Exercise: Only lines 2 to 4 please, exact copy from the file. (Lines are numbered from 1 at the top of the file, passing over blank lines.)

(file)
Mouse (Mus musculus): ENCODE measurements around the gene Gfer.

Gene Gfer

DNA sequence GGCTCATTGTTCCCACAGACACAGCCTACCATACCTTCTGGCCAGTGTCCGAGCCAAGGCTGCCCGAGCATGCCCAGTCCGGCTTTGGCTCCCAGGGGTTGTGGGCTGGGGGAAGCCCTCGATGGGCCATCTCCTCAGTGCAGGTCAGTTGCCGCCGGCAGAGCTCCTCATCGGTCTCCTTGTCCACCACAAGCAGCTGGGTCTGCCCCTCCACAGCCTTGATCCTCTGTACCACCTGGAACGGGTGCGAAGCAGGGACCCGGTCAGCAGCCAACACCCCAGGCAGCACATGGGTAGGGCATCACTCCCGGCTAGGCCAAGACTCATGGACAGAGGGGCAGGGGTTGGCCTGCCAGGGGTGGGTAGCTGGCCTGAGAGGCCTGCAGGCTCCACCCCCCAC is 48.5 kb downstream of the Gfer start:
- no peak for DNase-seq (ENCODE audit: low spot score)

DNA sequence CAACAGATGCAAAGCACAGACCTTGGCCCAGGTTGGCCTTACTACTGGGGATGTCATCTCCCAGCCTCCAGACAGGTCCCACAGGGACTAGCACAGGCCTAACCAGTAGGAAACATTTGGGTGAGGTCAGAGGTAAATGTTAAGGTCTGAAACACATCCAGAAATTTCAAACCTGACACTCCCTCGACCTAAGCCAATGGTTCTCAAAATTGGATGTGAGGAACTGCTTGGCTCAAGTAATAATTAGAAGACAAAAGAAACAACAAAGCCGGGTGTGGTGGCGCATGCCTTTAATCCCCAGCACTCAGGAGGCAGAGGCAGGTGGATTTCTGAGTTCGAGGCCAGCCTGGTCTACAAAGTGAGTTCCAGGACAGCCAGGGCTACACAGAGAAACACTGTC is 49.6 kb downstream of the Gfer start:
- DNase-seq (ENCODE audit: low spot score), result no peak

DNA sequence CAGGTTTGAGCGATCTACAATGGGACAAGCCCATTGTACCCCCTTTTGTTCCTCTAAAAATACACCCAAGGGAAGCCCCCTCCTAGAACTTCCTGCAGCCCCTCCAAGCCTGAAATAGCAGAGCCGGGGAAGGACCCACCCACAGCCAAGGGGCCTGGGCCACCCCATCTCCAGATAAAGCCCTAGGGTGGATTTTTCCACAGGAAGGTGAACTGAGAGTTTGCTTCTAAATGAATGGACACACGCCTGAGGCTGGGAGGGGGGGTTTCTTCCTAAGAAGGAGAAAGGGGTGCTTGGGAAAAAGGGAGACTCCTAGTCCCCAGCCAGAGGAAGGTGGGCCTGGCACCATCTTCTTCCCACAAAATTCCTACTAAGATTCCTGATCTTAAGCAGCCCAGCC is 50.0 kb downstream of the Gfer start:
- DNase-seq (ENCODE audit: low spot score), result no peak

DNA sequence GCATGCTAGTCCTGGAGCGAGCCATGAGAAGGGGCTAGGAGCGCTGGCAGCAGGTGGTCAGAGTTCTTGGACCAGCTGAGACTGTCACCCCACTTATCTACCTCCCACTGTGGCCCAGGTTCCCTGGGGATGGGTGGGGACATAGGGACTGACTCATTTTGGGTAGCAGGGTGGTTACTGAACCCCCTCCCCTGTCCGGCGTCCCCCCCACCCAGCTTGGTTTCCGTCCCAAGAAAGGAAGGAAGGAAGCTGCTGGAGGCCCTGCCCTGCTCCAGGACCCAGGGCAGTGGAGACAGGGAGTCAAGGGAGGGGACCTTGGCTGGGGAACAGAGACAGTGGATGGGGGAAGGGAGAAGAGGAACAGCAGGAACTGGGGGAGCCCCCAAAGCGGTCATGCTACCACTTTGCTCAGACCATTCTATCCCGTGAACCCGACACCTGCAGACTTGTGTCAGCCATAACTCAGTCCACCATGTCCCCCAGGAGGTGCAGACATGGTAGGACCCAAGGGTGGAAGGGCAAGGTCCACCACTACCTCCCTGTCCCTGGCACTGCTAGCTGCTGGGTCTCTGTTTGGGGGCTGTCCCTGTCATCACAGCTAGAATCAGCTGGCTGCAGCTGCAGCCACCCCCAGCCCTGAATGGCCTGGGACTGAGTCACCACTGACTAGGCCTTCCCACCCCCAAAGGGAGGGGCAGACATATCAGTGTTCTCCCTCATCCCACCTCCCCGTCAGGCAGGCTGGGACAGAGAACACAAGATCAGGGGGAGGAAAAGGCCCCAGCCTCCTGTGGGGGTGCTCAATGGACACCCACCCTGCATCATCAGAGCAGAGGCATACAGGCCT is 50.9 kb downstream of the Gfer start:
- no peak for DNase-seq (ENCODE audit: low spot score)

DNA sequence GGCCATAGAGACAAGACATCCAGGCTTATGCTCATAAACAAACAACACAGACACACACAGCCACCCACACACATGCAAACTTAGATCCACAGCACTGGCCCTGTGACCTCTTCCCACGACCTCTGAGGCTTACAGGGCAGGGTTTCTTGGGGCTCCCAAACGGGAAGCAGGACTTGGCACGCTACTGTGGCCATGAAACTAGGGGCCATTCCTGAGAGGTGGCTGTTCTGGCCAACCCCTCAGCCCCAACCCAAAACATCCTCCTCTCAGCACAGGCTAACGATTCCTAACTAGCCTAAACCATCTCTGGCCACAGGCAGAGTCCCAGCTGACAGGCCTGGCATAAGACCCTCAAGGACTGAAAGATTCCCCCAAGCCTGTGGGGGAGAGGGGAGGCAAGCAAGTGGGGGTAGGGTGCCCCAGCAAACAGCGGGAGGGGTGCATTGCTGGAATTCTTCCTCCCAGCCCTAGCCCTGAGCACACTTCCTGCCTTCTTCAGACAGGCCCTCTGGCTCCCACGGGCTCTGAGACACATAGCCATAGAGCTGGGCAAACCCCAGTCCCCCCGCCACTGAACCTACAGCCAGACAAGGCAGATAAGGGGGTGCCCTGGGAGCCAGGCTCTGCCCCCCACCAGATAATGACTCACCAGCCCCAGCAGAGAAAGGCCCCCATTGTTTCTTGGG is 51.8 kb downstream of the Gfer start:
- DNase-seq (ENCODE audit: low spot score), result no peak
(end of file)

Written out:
Gene Gfer

DNA sequence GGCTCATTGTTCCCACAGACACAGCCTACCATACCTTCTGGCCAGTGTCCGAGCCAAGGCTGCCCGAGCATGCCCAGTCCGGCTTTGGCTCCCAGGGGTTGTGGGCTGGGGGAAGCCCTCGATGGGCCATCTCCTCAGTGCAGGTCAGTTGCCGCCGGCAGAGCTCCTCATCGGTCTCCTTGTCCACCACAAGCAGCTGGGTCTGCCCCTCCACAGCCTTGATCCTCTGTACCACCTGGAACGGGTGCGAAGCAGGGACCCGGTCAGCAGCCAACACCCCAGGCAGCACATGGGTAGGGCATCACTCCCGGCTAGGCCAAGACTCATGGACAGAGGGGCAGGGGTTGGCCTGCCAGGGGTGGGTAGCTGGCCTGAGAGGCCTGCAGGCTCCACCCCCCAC is 48.5 kb downstream of the Gfer start:
- no peak for DNase-seq (ENCODE audit: low spot score)